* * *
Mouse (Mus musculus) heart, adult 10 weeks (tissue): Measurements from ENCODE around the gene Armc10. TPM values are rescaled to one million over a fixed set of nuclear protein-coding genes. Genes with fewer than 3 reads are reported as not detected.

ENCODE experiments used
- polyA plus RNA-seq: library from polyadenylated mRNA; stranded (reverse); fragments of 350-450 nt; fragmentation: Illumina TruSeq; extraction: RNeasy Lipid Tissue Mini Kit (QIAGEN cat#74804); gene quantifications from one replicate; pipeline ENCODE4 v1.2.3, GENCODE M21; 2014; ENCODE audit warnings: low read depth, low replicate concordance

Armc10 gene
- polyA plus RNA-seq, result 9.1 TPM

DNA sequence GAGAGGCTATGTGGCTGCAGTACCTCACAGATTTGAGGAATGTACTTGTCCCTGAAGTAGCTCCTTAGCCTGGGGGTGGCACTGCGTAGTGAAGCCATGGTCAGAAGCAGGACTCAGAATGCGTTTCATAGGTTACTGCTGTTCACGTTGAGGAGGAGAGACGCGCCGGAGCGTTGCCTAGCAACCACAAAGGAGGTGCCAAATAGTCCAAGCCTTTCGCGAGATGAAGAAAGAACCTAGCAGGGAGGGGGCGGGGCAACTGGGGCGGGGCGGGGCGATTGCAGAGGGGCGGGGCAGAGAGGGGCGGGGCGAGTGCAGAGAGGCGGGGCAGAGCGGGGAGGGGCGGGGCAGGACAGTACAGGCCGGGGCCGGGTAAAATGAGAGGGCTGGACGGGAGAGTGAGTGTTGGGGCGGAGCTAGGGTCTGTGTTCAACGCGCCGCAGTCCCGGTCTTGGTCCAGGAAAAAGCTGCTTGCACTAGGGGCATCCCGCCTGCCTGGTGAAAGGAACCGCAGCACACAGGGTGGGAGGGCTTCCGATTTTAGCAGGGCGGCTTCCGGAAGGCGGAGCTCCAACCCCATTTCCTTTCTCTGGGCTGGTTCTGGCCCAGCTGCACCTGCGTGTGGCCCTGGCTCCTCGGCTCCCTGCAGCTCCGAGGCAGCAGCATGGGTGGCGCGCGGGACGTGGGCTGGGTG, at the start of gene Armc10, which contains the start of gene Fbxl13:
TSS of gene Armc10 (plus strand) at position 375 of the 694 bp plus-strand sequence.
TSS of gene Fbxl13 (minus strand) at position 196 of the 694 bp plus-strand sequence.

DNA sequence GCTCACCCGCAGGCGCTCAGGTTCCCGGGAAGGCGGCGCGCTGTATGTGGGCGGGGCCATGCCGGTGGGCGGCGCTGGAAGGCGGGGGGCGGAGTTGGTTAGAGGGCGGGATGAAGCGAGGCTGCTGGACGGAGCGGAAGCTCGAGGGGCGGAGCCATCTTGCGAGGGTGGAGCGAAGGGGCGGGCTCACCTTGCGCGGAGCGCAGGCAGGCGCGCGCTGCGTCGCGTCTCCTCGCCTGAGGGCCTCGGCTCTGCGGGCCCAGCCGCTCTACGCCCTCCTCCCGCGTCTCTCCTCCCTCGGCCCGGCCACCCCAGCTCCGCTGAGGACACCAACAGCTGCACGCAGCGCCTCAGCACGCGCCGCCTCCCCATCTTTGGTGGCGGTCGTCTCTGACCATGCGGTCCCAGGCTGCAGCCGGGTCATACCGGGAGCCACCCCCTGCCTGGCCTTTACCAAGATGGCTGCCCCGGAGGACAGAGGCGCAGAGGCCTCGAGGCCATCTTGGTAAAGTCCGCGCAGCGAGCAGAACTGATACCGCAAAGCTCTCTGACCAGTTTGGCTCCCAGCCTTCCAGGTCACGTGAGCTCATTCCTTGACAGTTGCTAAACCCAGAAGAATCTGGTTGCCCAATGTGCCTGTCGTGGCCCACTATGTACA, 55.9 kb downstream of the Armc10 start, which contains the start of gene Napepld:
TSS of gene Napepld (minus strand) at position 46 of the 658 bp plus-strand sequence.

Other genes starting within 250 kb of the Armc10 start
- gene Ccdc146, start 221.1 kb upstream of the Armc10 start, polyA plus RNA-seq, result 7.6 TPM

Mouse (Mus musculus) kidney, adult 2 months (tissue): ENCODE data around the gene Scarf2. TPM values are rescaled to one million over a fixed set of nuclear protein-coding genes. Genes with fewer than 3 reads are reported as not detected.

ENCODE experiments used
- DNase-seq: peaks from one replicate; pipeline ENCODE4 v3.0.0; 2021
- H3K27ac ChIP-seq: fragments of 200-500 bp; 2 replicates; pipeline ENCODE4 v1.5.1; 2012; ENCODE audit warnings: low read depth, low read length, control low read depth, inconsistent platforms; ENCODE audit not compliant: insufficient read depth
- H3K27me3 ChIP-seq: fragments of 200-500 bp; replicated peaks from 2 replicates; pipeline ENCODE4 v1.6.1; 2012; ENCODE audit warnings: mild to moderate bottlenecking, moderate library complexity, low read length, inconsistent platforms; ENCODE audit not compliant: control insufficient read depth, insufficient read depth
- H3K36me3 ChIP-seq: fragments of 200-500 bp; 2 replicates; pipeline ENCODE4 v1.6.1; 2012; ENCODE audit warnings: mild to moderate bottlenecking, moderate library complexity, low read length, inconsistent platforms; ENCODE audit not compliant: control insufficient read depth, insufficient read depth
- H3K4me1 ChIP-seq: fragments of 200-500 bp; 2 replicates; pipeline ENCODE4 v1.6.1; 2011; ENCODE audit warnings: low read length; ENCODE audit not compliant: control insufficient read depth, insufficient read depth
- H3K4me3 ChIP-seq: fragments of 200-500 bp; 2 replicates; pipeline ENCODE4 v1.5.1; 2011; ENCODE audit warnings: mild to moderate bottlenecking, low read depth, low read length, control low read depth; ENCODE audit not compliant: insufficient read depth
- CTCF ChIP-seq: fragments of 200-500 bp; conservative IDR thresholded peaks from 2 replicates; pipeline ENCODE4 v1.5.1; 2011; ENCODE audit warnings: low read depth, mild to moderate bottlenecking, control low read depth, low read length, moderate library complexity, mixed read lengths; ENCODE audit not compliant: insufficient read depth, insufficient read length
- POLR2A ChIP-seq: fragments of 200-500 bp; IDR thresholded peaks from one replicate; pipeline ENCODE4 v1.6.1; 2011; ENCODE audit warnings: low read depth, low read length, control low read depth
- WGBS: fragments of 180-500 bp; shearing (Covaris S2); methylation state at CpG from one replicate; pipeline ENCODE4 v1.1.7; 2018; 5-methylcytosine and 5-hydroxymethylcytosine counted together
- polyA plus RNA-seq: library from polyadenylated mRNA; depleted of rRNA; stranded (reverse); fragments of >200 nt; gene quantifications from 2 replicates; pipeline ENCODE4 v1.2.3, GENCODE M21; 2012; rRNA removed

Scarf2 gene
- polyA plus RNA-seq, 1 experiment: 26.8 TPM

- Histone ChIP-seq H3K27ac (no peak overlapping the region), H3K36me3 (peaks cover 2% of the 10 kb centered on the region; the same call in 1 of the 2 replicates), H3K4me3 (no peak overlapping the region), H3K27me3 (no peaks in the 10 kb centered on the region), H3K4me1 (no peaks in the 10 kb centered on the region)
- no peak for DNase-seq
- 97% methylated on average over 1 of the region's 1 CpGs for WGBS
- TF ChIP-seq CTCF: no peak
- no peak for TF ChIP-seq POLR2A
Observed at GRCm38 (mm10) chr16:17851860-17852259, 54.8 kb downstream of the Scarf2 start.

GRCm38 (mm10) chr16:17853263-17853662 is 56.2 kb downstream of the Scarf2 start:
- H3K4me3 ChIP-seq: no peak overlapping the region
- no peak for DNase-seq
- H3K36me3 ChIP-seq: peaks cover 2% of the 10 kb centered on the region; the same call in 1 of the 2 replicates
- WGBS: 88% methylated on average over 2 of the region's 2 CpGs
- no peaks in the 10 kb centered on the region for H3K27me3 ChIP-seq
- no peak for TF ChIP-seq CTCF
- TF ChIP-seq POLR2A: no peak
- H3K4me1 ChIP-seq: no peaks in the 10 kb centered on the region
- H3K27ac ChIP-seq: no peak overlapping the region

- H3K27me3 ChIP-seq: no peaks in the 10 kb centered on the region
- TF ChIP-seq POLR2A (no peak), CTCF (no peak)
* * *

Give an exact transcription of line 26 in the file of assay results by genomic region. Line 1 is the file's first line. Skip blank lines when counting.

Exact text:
- polyA plus RNA-seq, 1 experiment: 26.8 TPM